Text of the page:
Today, Michael E. Horowitz, Chair of the Pandemic Response Accountability Committee (PRAC) announced the public release of updated Coronavirus Relief Fund (CRF) spending by states, eligible local governments, Tribal governments, the District of Columbia, and U.S. Territories. The PRAC is also posting newly available data from Treasury on the Coronavirus State and Local Fiscal Recovery Fund (SLFRF).
CRF data is only available on the PRAC’s website on a dedicated Coronavirus Relief Fund dashboard. The CRF was established in March 2020 as part of the CARES Act and made $150 billion available to states, eligible local governments, Tribal governments, the District of Columbia, and the U.S. Territories (these are called “prime recipients”).
Under the CARES Act, 864 prime recipients that received over $150,000 in CRF money are required to report spending details quarterly. This is the 8th reporting cycle of 11 total cycles. As of March 31, 2022, 96 percent of the total funds have been spent. The deadline for CRF expenditures to be incurred was December 31, 2021.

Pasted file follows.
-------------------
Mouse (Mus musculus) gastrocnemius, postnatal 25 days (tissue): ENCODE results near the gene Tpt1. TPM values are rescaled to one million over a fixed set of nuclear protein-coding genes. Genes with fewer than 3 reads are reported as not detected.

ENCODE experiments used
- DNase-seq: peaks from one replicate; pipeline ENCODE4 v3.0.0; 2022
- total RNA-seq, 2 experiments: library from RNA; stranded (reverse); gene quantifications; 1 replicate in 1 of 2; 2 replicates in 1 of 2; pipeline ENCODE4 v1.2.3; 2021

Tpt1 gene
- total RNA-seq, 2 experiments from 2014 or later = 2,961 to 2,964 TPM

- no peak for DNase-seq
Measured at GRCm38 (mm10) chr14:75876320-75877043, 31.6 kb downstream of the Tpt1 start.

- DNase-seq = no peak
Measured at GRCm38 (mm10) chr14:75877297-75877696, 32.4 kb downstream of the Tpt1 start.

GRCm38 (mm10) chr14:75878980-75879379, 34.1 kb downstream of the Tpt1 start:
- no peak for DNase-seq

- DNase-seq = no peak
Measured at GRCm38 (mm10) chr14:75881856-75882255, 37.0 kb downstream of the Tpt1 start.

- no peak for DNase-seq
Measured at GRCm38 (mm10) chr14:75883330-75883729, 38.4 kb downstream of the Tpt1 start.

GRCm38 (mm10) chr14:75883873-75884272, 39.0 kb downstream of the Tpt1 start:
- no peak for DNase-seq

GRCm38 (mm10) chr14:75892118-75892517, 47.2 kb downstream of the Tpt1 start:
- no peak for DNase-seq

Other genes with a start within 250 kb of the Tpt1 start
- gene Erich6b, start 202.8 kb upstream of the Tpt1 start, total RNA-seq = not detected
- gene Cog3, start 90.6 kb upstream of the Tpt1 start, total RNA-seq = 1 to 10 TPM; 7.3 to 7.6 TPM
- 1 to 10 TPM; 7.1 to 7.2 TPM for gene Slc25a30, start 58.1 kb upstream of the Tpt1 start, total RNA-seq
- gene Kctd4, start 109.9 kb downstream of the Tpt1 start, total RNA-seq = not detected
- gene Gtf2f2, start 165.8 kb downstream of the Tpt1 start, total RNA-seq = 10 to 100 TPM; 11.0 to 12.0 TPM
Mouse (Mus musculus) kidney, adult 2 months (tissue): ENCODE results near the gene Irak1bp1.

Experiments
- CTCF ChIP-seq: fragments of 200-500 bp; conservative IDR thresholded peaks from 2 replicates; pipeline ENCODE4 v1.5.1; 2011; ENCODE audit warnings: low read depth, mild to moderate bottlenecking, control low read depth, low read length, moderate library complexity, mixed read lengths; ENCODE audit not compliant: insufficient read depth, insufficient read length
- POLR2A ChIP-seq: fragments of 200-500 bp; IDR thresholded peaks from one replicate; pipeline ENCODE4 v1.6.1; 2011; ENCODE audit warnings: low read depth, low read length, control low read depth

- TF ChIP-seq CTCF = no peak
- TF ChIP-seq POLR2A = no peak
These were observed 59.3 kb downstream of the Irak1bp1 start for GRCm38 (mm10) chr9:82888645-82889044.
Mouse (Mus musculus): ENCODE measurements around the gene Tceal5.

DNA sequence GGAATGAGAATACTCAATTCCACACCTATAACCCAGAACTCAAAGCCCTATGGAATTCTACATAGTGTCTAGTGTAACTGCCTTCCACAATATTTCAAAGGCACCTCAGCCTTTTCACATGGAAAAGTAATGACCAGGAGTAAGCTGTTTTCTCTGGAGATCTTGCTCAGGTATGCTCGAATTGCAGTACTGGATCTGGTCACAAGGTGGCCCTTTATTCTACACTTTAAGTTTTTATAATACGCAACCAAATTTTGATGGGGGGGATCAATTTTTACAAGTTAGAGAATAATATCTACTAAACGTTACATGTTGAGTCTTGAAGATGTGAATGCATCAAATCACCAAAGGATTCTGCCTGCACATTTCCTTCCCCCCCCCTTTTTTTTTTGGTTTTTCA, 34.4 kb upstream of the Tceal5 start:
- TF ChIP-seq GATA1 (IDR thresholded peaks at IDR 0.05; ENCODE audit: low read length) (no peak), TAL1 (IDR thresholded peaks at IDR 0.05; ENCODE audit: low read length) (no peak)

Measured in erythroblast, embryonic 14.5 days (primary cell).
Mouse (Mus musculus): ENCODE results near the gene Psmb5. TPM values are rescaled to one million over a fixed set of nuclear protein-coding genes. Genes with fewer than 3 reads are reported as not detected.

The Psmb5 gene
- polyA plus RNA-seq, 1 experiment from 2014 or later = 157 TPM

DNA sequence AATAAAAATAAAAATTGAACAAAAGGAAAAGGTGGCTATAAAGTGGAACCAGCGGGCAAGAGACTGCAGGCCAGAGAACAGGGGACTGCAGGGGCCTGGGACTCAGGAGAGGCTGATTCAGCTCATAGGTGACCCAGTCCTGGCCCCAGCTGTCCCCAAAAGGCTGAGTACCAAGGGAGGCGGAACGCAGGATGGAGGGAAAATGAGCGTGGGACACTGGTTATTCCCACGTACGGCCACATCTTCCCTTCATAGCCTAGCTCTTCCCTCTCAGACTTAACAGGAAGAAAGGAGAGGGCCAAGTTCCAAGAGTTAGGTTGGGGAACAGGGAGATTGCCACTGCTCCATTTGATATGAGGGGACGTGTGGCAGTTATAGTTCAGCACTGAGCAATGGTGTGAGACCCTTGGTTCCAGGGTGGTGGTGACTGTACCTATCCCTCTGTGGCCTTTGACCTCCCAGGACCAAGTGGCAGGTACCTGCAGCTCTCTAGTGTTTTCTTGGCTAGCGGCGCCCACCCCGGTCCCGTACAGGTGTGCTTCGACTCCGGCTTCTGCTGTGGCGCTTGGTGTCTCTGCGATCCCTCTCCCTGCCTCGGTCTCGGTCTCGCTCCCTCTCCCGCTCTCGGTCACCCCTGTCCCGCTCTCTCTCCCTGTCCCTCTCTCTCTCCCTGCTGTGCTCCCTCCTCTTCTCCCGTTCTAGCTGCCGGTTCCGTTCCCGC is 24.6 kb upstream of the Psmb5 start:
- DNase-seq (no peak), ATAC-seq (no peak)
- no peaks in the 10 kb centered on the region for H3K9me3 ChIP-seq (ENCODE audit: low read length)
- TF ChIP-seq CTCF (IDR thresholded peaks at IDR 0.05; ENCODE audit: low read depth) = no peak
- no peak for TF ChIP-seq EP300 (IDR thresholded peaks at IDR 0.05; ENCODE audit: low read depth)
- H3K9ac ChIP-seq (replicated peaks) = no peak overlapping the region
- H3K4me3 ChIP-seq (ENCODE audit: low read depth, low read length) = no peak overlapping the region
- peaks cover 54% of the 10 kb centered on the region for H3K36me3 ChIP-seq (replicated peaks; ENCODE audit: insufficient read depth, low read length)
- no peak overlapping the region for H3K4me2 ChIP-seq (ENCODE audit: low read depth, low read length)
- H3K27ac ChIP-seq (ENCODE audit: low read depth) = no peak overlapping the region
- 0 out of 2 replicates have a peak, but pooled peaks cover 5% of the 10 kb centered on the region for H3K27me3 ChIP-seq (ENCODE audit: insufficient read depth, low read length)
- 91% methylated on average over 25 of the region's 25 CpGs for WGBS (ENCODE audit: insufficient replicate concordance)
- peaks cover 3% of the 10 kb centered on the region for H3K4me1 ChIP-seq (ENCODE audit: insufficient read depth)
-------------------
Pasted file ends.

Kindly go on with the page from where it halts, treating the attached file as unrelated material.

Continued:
The $350 billion SLFRF was funded through the American Rescue Plan Act and provides direct payments for localized pandemic response efforts. Recipients of SLFRF were required to submit spending plans to Treasury and post the plans on their local websites so the public can see how the SLFRF funds are being used.
The new data available from Treasury is quarterly Project and Expenditure reporting data that covers how the largest governments spent SLFRF funds from March 3, 2021 through December 31, 2021. These large recipients include all states and territories, and cities and counties with a population over 250,000 or an award over $10 million, and Tribal governments with an award over $30 million.
All of this new data is available through our Data Download Center. In addition to posting a downloadable .csv file, we will make the data available in our Interactive Dashboards in the coming months.
The PRAC was established by the CARES Act to promote transparency and support independent oversight of the funds provided by the CARES Act and other related emergency spending bills. In addition to its coordination and oversight responsibilities, the PRAC is tasked with supporting efforts to “prevent and detect fraud, waste, abuse, and mismanagement [and] mitigate major risks that cut across program and agency boundaries.
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